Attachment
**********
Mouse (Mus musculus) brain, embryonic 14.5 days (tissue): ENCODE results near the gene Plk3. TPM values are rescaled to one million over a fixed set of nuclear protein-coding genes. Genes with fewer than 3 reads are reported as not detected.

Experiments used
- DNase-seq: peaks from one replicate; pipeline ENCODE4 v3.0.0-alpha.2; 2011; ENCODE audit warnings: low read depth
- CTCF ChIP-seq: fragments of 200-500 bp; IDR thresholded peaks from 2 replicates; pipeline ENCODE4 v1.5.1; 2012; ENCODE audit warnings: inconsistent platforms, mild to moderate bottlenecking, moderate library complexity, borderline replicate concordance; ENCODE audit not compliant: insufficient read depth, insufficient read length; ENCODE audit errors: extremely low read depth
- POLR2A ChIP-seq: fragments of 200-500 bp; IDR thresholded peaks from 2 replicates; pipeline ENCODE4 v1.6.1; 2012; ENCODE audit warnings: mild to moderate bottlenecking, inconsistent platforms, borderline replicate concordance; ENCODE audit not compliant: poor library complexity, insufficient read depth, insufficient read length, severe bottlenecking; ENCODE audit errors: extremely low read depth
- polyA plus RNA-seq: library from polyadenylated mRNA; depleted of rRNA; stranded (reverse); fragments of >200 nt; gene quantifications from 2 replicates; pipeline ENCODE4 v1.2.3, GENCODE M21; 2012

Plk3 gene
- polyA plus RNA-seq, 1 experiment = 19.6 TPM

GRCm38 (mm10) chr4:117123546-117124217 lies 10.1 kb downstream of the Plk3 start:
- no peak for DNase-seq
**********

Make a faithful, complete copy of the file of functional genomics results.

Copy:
Mouse (Mus musculus) brain, embryonic 14.5 days (tissue): ENCODE results near the gene Plk3. TPM values are rescaled to one million over a fixed set of nuclear protein-coding genes. Genes with fewer than 3 reads are reported as not detected.

Experiments used
- DNase-seq: peaks from one replicate; pipeline ENCODE4 v3.0.0-alpha.2; 2011; ENCODE audit warnings: low read depth
- CTCF ChIP-seq: fragments of 200-500 bp; IDR thresholded peaks from 2 replicates; pipeline ENCODE4 v1.5.1; 2012; ENCODE audit warnings: inconsistent platforms, mild to moderate bottlenecking, moderate library complexity, borderline replicate concordance; ENCODE audit not compliant: insufficient read depth, insufficient read length; ENCODE audit errors: extremely low read depth
- POLR2A ChIP-seq: fragments of 200-500 bp; IDR thresholded peaks from 2 replicates; pipeline ENCODE4 v1.6.1; 2012; ENCODE audit warnings: mild to moderate bottlenecking, inconsistent platforms, borderline replicate concordance; ENCODE audit not compliant: poor library complexity, insufficient read depth, insufficient read length, severe bottlenecking; ENCODE audit errors: extremely low read depth
- polyA plus RNA-seq: library from polyadenylated mRNA; depleted of rRNA; stranded (reverse); fragments of >200 nt; gene quantifications from 2 replicates; pipeline ENCODE4 v1.2.3, GENCODE M21; 2012

Plk3 gene
- polyA plus RNA-seq, 1 experiment = 19.6 TPM

GRCm38 (mm10) chr4:117123546-117124217 lies 10.1 kb downstream of the Plk3 start:
- no peak for DNase-seq